Editors: W.T. Wilsey, C.R. Weeden, and A.M. Shelton
(Ostrinia nubilalis) - Life Cycle
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The adult female is a creamy, yellowish-brown moth approximately 0.75
inches long. It has a stout body and a wing expanse of about 0.6 inches
in the resting stage. The outer third of the forewings is marked by
two dark serrated lines that run across the wings. The forewings of
the female are usually lighter in color than those of the male. The
hind wings of both males and females have light markings. The abdomen
of the female does not extend beyond the wings at rest. The reddish-brown
male has a long slender body and is slightly smaller than the female.
The male's abdomen usually extends beyond the closed wings at rest
and is tufted at the tips.
Eggs of the corn borer are white and laid in masses resembling fish
scales. Masses of 5 to 50 eggs can be found on the undersides of the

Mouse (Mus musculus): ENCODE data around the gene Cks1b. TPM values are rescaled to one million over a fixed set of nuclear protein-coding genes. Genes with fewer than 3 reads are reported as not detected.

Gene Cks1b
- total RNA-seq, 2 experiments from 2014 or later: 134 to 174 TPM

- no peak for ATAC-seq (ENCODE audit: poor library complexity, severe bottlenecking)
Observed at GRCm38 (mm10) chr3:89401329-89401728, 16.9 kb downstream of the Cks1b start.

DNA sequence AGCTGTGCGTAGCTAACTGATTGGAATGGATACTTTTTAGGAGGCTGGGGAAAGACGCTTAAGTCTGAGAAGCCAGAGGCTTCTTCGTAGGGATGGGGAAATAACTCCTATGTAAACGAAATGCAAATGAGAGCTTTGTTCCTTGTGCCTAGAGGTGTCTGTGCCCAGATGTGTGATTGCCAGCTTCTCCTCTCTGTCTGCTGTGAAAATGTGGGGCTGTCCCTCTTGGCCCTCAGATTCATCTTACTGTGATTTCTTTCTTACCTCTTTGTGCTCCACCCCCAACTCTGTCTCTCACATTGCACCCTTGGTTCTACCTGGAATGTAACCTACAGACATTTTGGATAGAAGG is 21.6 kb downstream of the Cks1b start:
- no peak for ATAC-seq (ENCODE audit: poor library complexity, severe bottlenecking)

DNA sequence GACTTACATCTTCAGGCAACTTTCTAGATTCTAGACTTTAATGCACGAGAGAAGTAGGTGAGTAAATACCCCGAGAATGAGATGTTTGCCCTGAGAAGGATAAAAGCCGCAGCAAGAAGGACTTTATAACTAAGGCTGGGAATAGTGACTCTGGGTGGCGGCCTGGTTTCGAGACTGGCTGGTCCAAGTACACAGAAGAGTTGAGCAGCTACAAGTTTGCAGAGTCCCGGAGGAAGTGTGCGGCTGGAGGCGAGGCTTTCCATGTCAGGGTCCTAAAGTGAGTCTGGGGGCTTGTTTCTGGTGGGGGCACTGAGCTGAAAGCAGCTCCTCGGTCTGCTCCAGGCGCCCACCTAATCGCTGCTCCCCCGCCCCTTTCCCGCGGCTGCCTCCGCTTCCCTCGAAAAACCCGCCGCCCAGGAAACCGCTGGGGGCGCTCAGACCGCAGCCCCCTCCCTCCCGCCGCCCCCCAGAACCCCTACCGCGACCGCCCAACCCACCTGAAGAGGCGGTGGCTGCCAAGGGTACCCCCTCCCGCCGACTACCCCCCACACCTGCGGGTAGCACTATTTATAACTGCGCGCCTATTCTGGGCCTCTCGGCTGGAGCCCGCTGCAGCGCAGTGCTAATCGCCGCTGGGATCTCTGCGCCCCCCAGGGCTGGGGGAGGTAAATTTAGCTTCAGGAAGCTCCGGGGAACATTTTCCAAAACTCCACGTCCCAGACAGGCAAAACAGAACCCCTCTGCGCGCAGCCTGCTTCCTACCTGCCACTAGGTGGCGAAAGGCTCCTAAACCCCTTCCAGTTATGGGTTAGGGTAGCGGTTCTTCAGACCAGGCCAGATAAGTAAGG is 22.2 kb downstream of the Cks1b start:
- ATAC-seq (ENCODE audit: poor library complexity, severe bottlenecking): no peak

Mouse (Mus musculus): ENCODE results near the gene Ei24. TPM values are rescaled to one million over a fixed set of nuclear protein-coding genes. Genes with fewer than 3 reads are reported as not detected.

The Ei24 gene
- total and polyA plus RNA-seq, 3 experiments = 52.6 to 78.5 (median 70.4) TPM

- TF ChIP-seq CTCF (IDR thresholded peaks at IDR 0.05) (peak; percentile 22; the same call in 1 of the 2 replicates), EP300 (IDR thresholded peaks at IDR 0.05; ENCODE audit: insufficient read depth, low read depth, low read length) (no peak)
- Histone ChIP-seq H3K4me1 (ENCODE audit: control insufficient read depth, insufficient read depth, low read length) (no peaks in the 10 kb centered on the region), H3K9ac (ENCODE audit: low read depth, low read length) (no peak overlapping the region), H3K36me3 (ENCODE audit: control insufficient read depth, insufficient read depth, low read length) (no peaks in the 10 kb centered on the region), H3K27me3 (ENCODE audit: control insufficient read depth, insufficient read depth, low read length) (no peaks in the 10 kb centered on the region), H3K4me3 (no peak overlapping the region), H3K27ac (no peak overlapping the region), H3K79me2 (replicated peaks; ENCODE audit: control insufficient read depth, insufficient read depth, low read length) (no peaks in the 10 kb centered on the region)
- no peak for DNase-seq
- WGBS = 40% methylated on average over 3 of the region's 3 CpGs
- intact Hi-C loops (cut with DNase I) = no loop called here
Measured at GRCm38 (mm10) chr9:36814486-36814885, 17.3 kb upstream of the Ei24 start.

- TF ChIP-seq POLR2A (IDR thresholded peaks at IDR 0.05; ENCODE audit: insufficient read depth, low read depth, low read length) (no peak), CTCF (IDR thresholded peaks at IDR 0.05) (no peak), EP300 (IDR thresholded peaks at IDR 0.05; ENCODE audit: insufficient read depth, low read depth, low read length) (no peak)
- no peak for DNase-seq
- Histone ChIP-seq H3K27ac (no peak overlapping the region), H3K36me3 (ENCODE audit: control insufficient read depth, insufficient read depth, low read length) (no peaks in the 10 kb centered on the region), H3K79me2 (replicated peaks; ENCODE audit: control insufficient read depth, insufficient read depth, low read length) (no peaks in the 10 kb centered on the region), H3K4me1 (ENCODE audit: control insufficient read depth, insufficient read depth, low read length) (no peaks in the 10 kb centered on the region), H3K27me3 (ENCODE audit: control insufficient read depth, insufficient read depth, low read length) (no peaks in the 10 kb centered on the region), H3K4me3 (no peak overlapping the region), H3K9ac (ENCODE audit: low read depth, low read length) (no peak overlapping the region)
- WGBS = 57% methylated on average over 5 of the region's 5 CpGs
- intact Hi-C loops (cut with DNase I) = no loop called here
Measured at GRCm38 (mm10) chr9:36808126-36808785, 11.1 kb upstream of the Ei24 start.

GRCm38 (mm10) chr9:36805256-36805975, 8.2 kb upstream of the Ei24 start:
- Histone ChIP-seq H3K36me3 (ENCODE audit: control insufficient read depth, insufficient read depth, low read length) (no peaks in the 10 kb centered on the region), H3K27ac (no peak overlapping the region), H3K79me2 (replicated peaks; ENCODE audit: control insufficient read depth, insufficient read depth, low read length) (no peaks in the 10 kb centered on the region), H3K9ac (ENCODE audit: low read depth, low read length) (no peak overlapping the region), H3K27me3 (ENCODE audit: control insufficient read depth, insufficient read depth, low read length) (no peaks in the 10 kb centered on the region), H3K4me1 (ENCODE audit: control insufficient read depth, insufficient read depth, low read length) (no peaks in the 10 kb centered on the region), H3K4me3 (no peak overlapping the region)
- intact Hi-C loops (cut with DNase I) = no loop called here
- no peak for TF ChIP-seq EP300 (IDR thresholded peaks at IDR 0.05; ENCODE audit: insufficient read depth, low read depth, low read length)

leaves of their food plants, especially on the lower leaves near the
midrib of young corn plants. A few days after being laid, eggs become
cream-colored and dull. Later they turn orange-tan and finally the
black head of the unhatched larva show through the transparent egg
membrane. Eggs hatch in 4-9 days, depending on temperature.
The European corn borer larva is flesh-colored, ranging from light
gray to faint pink with small round, dark brown spots on each segment.
The larva has a brown head and indistinct reddish stripes running
the length of it's body. Mature larvae are about 3/4 to 1 inch in
The reddish-brown pupa is the resting stage that is found nestled
in a chamber inside the larval borough. In corn, the pupa is located
inside the stems or ear where the full-grown larva had been feeding.
The pupa is approximately 3/4 inch long with segmentation evident
on half of the body. The pupal stage lasts approximately 2 weeks.
Damage inflicted by European corn borer on corn
Damage inflicted by European corn borer on potatoes
Damage inflicted by European corn borer on beans
Some information on this page
taken from Insects of Corn: Cornell Cooperative Extension factsheet number
102GFS794.00 authored by J. T. Andaloro, A. A. Muka, and R. W. Straub.
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Maintained by Jason D. Plate. Last updated Mar. 8th, 2007.